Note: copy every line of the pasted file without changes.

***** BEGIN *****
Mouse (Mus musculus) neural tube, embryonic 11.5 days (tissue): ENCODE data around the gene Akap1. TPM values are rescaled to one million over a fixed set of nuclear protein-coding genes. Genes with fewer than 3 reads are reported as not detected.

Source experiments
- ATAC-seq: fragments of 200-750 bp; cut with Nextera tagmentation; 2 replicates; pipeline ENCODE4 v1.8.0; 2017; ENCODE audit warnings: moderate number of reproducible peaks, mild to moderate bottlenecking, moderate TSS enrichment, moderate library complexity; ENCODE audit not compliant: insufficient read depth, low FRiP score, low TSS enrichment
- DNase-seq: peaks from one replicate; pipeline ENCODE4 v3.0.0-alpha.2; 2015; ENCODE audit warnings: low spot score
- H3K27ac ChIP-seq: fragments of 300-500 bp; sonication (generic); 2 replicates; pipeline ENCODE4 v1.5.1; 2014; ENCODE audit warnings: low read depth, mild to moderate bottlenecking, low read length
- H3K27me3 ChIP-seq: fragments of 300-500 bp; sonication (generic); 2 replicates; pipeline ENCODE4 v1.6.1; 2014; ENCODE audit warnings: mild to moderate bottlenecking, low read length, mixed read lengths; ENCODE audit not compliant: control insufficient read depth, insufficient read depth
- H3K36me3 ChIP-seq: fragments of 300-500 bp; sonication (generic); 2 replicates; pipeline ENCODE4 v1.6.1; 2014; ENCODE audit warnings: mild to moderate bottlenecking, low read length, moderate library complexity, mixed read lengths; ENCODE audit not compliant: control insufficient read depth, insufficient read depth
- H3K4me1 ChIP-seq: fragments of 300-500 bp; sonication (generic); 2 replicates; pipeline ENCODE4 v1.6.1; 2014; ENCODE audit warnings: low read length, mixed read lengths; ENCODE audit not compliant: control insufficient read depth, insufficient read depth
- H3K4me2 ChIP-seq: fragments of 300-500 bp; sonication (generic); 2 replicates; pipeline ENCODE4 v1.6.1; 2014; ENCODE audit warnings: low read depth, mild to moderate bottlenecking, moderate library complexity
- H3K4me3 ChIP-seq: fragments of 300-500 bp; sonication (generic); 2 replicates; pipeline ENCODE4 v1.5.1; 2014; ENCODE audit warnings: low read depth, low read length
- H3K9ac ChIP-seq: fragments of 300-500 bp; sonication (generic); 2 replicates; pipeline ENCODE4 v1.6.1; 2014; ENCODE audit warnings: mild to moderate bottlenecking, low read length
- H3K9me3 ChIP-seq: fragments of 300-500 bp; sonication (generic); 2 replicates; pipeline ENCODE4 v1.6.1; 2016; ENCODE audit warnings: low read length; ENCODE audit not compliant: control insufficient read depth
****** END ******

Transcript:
Mouse (Mus musculus) neural tube, embryonic 11.5 days (tissue): ENCODE data around the gene Akap1. TPM values are rescaled to one million over a fixed set of nuclear protein-coding genes. Genes with fewer than 3 reads are reported as not detected.

Source experiments
- ATAC-seq: fragments of 200-750 bp; cut with Nextera tagmentation; 2 replicates; pipeline ENCODE4 v1.8.0; 2017; ENCODE audit warnings: moderate number of reproducible peaks, mild to moderate bottlenecking, moderate TSS enrichment, moderate library complexity; ENCODE audit not compliant: insufficient read depth, low FRiP score, low TSS enrichment
- DNase-seq: peaks from one replicate; pipeline ENCODE4 v3.0.0-alpha.2; 2015; ENCODE audit warnings: low spot score
- H3K27ac ChIP-seq: fragments of 300-500 bp; sonication (generic); 2 replicates; pipeline ENCODE4 v1.5.1; 2014; ENCODE audit warnings: low read depth, mild to moderate bottlenecking, low read length
- H3K27me3 ChIP-seq: fragments of 300-500 bp; sonication (generic); 2 replicates; pipeline ENCODE4 v1.6.1; 2014; ENCODE audit warnings: mild to moderate bottlenecking, low read length, mixed read lengths; ENCODE audit not compliant: control insufficient read depth, insufficient read depth
- H3K36me3 ChIP-seq: fragments of 300-500 bp; sonication (generic); 2 replicates; pipeline ENCODE4 v1.6.1; 2014; ENCODE audit warnings: mild to moderate bottlenecking, low read length, moderate library complexity, mixed read lengths; ENCODE audit not compliant: control insufficient read depth, insufficient read depth
- H3K4me1 ChIP-seq: fragments of 300-500 bp; sonication (generic); 2 replicates; pipeline ENCODE4 v1.6.1; 2014; ENCODE audit warnings: low read length, mixed read lengths; ENCODE audit not compliant: control insufficient read depth, insufficient read depth
- H3K4me2 ChIP-seq: fragments of 300-500 bp; sonication (generic); 2 replicates; pipeline ENCODE4 v1.6.1; 2014; ENCODE audit warnings: low read depth, mild to moderate bottlenecking, moderate library complexity
- H3K4me3 ChIP-seq: fragments of 300-500 bp; sonication (generic); 2 replicates; pipeline ENCODE4 v1.5.1; 2014; ENCODE audit warnings: low read depth, low read length
- H3K9ac ChIP-seq: fragments of 300-500 bp; sonication (generic); 2 replicates; pipeline ENCODE4 v1.6.1; 2014; ENCODE audit warnings: mild to moderate bottlenecking, low read length
- H3K9me3 ChIP-seq: fragments of 300-500 bp; sonication (generic); 2 replicates; pipeline ENCODE4 v1.6.1; 2016; ENCODE audit warnings: low read length; ENCODE audit not compliant: control insufficient read depth